The purpose of the Preventing Animal Cruelty and Torture Act (PACT) is to strengthen the 2010 law that makes the depiction of animal cruelty a crime, but allows the cruelty itself to go unpunished.
The 2010 law made it a crime to create or distribute a video that depicts “non-human mammals, birds, reptiles, or amphibians” being “intentionally crushed, burned, drowned, suffocated, impaled, or otherwise subjected to serious bodily injury,” provided that such video is “obscene,” and provided the creation or distribution is done in or affecting interstate or foreign commerce.
PACT makes it a federal crime for “any person to intentionally engage in animal crushing if the animals or animal crushing is in, substantially affects, or uses a means or facility of, interstate or foreign commerce.”
PACT does not rewrite the 2010 law and is limited to interstate commerce and federal property.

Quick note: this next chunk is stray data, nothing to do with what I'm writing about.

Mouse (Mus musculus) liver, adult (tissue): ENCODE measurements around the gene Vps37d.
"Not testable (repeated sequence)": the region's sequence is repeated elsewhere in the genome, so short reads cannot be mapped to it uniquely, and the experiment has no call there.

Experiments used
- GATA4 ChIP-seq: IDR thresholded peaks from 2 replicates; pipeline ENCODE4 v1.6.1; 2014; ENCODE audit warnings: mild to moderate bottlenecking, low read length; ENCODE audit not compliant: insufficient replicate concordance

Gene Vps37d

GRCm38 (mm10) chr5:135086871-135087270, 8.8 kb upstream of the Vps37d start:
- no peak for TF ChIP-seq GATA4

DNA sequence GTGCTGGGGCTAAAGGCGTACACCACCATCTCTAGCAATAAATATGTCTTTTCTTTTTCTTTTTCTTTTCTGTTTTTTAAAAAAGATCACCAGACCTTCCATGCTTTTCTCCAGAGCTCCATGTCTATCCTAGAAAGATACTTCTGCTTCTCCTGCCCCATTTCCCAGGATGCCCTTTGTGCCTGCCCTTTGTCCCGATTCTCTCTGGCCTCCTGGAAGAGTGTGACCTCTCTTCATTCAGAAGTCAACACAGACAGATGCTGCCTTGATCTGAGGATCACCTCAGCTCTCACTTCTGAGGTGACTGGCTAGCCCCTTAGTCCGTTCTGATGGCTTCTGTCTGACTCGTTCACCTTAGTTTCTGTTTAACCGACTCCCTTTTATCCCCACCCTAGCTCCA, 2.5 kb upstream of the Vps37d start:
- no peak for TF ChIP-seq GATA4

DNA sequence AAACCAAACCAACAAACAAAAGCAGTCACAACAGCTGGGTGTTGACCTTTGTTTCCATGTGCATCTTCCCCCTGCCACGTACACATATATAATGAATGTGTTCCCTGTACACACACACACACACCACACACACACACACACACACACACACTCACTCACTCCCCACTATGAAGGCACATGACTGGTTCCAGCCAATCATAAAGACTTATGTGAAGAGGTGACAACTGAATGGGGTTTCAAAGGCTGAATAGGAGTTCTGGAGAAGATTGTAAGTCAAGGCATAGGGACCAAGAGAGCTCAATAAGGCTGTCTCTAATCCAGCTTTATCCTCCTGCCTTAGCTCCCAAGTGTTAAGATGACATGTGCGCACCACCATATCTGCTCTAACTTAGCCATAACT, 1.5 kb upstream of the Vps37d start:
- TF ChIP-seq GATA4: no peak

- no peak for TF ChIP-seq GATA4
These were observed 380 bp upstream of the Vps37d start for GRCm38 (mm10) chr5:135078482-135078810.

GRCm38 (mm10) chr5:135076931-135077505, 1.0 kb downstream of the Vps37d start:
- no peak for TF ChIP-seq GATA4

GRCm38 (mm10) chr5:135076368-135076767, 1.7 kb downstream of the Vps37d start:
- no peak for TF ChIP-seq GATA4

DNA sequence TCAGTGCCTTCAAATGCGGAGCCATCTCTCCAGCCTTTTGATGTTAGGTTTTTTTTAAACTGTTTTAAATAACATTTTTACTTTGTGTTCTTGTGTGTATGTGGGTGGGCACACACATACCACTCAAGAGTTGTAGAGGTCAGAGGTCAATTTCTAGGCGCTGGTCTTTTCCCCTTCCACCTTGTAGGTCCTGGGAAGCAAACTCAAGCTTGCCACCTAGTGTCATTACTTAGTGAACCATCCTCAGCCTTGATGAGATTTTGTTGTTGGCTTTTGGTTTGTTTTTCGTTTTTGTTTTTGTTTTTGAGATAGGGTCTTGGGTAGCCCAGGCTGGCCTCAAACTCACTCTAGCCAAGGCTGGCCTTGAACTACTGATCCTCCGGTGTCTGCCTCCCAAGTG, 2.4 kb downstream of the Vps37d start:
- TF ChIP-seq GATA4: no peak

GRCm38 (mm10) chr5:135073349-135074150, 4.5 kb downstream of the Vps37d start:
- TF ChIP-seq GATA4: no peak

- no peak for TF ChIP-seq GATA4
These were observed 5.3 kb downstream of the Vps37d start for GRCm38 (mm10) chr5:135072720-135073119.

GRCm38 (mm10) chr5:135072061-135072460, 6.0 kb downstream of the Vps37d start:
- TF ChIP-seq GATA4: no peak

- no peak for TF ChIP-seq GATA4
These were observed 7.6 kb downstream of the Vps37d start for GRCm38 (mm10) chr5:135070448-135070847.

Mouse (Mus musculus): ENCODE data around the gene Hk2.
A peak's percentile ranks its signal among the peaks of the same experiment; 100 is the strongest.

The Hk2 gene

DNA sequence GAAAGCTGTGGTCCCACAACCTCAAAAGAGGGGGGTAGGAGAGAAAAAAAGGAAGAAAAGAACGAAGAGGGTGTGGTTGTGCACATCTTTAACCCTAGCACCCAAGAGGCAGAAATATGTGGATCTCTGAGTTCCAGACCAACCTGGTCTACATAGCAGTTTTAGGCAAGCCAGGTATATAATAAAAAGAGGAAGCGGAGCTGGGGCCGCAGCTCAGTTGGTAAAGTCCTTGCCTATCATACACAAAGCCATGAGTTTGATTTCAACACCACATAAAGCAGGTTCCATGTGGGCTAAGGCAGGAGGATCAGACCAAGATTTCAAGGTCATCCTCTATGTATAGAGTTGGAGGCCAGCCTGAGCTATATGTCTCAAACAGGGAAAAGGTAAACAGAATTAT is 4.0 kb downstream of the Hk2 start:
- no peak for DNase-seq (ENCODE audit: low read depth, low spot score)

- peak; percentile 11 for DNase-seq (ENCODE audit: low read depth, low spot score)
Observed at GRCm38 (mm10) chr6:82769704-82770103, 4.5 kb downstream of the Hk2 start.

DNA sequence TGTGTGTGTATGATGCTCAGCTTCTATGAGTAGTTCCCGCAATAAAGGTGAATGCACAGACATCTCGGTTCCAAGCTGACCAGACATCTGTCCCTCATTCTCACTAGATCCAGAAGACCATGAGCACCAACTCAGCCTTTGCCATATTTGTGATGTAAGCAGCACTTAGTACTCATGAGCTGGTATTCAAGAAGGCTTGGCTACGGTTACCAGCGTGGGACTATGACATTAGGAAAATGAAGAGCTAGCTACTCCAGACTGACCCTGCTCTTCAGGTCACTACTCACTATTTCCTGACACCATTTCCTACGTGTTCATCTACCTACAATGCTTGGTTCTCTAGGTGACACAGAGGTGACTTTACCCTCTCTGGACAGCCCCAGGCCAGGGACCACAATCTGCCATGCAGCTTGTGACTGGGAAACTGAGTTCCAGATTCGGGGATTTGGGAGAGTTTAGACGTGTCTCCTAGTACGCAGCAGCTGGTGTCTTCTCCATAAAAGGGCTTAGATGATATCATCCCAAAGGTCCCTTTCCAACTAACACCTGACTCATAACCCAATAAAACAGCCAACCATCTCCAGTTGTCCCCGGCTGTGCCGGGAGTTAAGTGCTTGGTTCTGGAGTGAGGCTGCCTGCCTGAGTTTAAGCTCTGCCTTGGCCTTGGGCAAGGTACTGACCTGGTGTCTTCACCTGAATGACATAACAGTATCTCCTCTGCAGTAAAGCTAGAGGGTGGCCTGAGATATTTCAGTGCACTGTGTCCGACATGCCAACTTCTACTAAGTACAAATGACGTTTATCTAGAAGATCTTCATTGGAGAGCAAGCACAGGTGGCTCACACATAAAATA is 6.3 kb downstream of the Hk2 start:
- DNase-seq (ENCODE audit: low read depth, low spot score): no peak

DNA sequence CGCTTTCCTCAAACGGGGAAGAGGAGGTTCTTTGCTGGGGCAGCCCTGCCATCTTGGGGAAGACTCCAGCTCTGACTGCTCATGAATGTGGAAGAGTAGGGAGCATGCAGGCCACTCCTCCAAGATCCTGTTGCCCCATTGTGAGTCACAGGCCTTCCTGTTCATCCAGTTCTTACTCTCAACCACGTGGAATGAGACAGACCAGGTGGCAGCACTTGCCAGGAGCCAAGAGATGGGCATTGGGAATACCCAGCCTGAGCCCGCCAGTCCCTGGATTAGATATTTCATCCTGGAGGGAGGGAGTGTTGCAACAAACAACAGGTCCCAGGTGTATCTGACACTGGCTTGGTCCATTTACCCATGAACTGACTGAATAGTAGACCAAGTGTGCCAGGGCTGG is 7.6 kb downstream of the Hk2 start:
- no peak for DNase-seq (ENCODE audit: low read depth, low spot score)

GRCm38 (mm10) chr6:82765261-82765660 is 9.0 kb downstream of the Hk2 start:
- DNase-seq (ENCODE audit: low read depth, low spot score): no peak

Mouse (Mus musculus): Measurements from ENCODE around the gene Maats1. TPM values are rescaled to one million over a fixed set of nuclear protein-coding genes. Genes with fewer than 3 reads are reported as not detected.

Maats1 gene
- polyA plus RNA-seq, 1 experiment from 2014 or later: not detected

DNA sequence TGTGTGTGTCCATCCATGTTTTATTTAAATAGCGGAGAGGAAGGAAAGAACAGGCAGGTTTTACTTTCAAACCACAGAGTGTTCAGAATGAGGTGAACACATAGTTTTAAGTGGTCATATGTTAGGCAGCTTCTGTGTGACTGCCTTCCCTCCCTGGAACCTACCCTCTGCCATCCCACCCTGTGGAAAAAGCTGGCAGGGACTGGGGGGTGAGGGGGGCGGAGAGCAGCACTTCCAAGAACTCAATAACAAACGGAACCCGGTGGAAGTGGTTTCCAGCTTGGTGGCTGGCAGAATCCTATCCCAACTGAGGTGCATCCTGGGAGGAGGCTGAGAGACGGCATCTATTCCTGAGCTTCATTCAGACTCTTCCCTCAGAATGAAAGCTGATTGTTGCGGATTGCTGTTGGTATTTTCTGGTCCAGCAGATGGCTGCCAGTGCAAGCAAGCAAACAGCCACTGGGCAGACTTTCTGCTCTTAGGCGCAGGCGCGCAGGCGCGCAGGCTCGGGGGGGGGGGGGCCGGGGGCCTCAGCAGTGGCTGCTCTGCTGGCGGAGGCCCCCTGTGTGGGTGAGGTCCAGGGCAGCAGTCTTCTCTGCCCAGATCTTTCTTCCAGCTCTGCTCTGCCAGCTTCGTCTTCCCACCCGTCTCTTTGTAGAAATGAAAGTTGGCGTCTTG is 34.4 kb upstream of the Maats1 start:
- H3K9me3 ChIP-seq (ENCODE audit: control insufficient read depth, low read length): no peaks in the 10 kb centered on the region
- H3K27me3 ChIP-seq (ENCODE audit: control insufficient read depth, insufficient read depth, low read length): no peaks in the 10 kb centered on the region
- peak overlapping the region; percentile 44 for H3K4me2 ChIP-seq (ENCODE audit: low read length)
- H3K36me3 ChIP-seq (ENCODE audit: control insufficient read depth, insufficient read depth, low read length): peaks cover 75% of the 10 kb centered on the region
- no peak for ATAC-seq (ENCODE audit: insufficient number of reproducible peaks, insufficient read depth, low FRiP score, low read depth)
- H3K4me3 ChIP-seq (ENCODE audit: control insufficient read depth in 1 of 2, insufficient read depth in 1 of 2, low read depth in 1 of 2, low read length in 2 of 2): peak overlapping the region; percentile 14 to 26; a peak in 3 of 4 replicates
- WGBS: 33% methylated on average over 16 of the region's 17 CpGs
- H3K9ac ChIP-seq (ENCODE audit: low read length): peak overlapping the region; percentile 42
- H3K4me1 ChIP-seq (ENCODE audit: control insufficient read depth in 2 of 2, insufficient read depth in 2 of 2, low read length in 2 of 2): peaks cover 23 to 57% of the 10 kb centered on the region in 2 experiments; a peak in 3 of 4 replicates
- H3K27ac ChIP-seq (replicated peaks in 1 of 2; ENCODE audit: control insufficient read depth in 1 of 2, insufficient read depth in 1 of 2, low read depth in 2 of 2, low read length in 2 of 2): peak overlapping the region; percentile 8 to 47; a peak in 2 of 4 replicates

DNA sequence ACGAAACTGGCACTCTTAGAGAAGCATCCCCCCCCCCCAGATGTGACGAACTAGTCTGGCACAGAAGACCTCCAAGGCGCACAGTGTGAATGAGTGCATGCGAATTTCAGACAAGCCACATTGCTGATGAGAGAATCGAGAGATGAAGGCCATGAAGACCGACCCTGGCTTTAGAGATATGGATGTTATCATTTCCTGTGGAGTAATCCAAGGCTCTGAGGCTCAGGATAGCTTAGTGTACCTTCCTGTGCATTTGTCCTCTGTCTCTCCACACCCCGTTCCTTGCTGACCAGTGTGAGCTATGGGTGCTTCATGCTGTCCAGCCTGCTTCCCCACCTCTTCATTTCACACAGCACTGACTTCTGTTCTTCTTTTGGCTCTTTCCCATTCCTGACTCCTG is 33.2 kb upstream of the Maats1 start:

PACT also does not interfere with state cruelty laws and would not preempt or interfere with local animal cruelty laws or enforcement.
At the very least it is refreshing to find something we all agree on, even if it's as obvious as preventing or punishing animal abuse.
Cruelty to animals is now a federal crime under a new law signed by President Trump on Monday. The Preventing Animal Cruelty and Torture Act (PACT) is a bipartisan initiative that bans the intentional crushing, burning, drowning, suffocating, impalement or other serious harm to "living non-human mammals, birds, reptiles, or amphibians." The law also bans any photograph, motion picture film, video or digital recording or electronic image that depicts animal cruelty. The penalty for violating the law can include a fine, a prison term of up to seven years or both.